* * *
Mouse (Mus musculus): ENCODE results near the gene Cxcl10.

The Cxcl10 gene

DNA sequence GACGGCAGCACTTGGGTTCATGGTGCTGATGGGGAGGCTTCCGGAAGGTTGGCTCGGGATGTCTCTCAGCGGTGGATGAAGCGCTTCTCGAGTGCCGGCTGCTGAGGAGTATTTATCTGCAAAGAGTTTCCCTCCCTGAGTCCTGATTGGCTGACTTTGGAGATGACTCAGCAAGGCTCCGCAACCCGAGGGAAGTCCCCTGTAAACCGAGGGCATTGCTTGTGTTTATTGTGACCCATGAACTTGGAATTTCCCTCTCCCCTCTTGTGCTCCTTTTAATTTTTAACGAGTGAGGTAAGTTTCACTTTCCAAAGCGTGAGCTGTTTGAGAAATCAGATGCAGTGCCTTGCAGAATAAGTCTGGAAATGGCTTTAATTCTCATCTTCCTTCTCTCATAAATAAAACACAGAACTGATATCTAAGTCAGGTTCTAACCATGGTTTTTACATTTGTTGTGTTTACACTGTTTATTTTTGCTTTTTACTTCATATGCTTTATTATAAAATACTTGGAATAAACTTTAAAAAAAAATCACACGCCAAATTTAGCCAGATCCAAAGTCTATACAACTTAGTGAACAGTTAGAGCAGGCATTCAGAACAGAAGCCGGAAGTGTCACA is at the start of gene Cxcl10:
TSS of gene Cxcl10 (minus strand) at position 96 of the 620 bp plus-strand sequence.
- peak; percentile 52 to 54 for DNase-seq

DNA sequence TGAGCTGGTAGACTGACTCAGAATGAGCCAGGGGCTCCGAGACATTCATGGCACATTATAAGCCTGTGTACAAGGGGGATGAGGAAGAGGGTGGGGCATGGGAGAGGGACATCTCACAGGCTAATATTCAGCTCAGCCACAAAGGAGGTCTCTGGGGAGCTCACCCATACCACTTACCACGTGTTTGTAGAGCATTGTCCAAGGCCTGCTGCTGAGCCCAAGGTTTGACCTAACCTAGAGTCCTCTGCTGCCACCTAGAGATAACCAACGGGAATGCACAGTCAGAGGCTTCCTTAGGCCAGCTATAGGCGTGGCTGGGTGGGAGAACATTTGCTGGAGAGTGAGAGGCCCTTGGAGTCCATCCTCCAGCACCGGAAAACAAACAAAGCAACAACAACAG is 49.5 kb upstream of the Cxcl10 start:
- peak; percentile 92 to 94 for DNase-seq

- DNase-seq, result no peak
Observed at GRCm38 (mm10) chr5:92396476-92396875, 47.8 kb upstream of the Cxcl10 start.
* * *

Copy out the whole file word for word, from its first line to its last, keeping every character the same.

Mouse (Mus musculus): ENCODE results near the gene Cxcl10.

The Cxcl10 gene

DNA sequence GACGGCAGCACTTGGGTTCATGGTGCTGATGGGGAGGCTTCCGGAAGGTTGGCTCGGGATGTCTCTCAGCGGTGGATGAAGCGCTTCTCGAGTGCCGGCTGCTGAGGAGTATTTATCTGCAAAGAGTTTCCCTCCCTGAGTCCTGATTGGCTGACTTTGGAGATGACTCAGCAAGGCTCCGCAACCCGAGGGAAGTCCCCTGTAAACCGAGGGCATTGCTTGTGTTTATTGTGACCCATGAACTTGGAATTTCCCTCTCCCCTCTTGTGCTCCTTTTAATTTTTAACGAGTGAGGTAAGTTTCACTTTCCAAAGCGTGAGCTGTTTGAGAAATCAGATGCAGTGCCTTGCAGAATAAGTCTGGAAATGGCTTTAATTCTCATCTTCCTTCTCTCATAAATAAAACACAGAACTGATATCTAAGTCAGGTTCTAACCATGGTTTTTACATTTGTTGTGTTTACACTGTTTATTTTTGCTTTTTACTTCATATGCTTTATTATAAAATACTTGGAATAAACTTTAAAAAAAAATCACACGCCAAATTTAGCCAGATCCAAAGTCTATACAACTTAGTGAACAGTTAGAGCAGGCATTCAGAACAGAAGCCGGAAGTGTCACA is at the start of gene Cxcl10:
TSS of gene Cxcl10 (minus strand) at position 96 of the 620 bp plus-strand sequence.
- peak; percentile 52 to 54 for DNase-seq

DNA sequence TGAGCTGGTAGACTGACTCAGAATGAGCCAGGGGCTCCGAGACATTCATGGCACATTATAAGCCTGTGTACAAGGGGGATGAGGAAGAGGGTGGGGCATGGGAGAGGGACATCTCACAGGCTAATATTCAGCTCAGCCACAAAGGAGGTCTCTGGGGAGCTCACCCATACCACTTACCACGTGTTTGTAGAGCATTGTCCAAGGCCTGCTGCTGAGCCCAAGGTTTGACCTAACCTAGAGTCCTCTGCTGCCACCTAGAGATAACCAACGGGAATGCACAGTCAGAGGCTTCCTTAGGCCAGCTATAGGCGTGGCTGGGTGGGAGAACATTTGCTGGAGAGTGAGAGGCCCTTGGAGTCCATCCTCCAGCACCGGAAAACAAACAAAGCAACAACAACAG is 49.5 kb upstream of the Cxcl10 start:
- peak; percentile 92 to 94 for DNase-seq

- DNase-seq, result no peak
Observed at GRCm38 (mm10) chr5:92396476-92396875, 47.8 kb upstream of the Cxcl10 start.